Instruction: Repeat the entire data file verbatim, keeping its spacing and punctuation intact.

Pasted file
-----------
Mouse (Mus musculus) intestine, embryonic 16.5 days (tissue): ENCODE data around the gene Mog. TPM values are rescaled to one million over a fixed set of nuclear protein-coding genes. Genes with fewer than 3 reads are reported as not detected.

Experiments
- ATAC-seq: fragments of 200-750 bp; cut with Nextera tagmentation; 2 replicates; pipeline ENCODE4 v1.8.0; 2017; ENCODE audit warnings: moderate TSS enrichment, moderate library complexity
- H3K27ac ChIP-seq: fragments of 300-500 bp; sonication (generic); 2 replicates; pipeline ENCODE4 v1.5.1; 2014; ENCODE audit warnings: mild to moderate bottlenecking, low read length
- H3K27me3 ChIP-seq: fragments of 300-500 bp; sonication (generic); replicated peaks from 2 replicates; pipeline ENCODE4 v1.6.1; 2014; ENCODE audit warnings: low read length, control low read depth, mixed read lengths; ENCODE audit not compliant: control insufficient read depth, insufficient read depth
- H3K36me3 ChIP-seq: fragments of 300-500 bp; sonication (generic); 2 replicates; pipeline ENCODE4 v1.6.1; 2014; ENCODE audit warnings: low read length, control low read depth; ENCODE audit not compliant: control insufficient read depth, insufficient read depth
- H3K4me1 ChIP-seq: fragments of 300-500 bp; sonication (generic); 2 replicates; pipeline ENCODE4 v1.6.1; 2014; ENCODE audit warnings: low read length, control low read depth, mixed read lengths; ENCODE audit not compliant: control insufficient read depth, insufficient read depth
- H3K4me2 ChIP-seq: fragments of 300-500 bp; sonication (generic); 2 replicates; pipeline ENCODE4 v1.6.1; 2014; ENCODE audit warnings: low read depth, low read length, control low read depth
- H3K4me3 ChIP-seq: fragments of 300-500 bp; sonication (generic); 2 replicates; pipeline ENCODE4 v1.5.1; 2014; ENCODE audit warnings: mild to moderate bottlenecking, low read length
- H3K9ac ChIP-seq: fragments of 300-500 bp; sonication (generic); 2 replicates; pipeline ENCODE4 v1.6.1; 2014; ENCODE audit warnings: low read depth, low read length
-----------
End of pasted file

Mouse (Mus musculus) intestine, embryonic 16.5 days (tissue): ENCODE data around the gene Mog. TPM values are rescaled to one million over a fixed set of nuclear protein-coding genes. Genes with fewer than 3 reads are reported as not detected.

Experiments
- ATAC-seq: fragments of 200-750 bp; cut with Nextera tagmentation; 2 replicates; pipeline ENCODE4 v1.8.0; 2017; ENCODE audit warnings: moderate TSS enrichment, moderate library complexity
- H3K27ac ChIP-seq: fragments of 300-500 bp; sonication (generic); 2 replicates; pipeline ENCODE4 v1.5.1; 2014; ENCODE audit warnings: mild to moderate bottlenecking, low read length
- H3K27me3 ChIP-seq: fragments of 300-500 bp; sonication (generic); replicated peaks from 2 replicates; pipeline ENCODE4 v1.6.1; 2014; ENCODE audit warnings: low read length, control low read depth, mixed read lengths; ENCODE audit not compliant: control insufficient read depth, insufficient read depth
- H3K36me3 ChIP-seq: fragments of 300-500 bp; sonication (generic); 2 replicates; pipeline ENCODE4 v1.6.1; 2014; ENCODE audit warnings: low read length, control low read depth; ENCODE audit not compliant: control insufficient read depth, insufficient read depth
- H3K4me1 ChIP-seq: fragments of 300-500 bp; sonication (generic); 2 replicates; pipeline ENCODE4 v1.6.1; 2014; ENCODE audit warnings: low read length, control low read depth, mixed read lengths; ENCODE audit not compliant: control insufficient read depth, insufficient read depth
- H3K4me2 ChIP-seq: fragments of 300-500 bp; sonication (generic); 2 replicates; pipeline ENCODE4 v1.6.1; 2014; ENCODE audit warnings: low read depth, low read length, control low read depth
- H3K4me3 ChIP-seq: fragments of 300-500 bp; sonication (generic); 2 replicates; pipeline ENCODE4 v1.5.1; 2014; ENCODE audit warnings: mild to moderate bottlenecking, low read length
- H3K9ac ChIP-seq: fragments of 300-500 bp; sonication (generic); 2 replicates; pipeline ENCODE4 v1.6.1; 2014; ENCODE audit warnings: low read depth, low read length